The plan to improve sow lifetime productivity must overcome some major deficiencies in sow productivity.

“The sad fact is that roughly 40% of females that are bred for the first time have less than nine pigs, and so 40% of the females that get bred get culled after their first parity,” Hostetler laments. “Then there is another 20% that get culled at second parity, so you are up to about 60% of the females that never have a third parity.”

The pork industry is currently producing an average of about 35 pigs in a sow’s lifetime, meaning that a 30% improvement would boost that figure up to about 42-43 pigs per sow lifetime, he says.

Failure to reproduce is the No. 1 reason for culling, much of which is underscored by issues with lameness.

“Most producers will just check off that the sow failed to reproduce, and won’t specify that it was a lameness issue,” Hostetler says.

“One of the things that this project will do is it will track our reasons for culling, and tell us specifically if the reason she was culled was because she was lame or because she was reproductively incompetent.”

Current projects take SLP through early 2015. A parallel project developed by the research consortium, which kicks in sometime this year, is the brainchild of University of Alberta research scientist George Foxcroft, professor emeritus. It looks at the effects of litter of origin.

“This is a term that producers may not understand. The litter that a sow is born in has great implications for how productive she is as a sow,” Hostetler says. Work by Billy Flowers at North Carolina State University has found that gilt litters raised in litters of eight stayed in the herd longer, weaned more pigs and had higher lifetime productivity than did gilts that were raised in a litter of 12.

The other part of the Foxcroft project will look at such things as whether the ratio of boars to gilts in a litter affects how females perform as sows in the herd, and how the amount of colostrum that a female consumes as a baby pig on day 1 affects her performance as a sow. This project, including data collection and analysis of females at birth, will be conducted at Holden Farms of Northfield, MN.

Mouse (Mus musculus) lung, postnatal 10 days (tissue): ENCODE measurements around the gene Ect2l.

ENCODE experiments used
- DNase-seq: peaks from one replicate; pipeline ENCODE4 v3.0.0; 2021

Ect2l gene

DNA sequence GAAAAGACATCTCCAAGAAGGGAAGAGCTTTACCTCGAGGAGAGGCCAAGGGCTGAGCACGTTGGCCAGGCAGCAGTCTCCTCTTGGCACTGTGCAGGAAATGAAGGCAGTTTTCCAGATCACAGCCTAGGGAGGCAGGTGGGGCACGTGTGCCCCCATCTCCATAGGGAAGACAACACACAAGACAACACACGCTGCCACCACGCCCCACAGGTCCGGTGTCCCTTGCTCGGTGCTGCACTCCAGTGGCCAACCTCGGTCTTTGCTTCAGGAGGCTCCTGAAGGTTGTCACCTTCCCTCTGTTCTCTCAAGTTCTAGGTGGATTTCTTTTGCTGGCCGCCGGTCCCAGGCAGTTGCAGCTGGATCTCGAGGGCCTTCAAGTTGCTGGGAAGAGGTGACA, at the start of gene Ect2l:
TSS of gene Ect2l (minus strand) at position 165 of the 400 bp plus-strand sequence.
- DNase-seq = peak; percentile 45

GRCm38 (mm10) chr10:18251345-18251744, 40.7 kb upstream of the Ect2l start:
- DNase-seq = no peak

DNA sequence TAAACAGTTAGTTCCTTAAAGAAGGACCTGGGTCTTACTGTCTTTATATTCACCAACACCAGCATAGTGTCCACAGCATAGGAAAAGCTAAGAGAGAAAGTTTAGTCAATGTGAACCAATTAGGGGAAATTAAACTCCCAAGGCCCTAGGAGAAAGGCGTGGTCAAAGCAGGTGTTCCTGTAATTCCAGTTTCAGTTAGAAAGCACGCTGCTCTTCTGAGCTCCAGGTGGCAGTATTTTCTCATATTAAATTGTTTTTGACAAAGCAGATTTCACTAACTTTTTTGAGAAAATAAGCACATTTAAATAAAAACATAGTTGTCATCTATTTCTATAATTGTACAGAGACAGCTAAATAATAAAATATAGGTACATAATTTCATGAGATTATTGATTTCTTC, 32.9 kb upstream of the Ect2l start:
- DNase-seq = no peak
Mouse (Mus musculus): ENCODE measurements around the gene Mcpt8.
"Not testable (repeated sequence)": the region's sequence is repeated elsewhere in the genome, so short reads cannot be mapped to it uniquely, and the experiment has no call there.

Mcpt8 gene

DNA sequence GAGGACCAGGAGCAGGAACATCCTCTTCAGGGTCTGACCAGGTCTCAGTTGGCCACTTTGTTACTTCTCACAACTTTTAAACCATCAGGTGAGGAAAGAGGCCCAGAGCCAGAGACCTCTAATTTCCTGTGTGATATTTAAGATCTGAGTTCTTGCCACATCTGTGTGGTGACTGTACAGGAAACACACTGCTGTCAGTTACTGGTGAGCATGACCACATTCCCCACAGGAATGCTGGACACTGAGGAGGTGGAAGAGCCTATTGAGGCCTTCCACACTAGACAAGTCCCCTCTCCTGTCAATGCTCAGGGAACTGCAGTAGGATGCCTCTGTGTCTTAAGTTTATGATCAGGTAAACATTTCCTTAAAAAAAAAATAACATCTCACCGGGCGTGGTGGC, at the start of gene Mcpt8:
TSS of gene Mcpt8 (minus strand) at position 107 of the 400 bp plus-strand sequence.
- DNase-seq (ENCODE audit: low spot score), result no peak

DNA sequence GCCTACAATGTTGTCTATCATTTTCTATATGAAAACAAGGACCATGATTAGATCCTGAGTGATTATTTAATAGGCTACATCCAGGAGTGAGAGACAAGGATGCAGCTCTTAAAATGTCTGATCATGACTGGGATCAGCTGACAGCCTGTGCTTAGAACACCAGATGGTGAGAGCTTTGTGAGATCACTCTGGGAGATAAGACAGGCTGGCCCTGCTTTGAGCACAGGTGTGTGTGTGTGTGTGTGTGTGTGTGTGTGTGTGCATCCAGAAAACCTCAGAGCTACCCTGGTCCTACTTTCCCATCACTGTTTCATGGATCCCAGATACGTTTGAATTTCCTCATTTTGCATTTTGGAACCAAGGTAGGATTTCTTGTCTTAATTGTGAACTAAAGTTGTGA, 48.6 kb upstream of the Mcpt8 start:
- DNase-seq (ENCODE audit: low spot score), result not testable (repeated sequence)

This project will also evaluate litter birth weight, which is a repeatable phenotype. “If a sow has a light birth weight litter the first time she has a litter, there is a very good chance that her subsequent litters will be low birth weight as well,” Hostetler says.

“Then we may be able to identify those females early and see if there are management practices that we can do that will increase the weaning weights of those pigs — more attention to nursing, or split suckling,” he adds.

All of these research projects should return DNA data (blood and tissue) that should be able to be mined for years, Hostetler says.

Over the seven-year life of this research effort, the $3 million contribution for the projects being made by the National Pork Board will serve as an investment that will buttress the pork industry and the future of the U.S. sow herd, he affirms.

In the end, the knowledge gained will provide some sort of a standard operating manual for how pork producers need to raise their females to ensure the highest likelihood that they will become sixth-parity sows.

“Ultimately, for each individual farm, whatever pieces of this ‘manual’ producers can use, the greater the potential that their sows will be in the herd for six parities,” Hostetler says.

As it stands, if sows stay in the herd until third parity, 90% of the time they will stay in the herd through their sixth parity, he says. “That’s why we only do trials that take sows out to third parity. It is a milestone to reach third parity.”

Preliminary results on sow lifetime productivity projects at the National Pork Board should be available for discussion at World Pork Expo, set for June 4-6, 2014 at the Iowa State Fairgrounds in Des Moines, IA.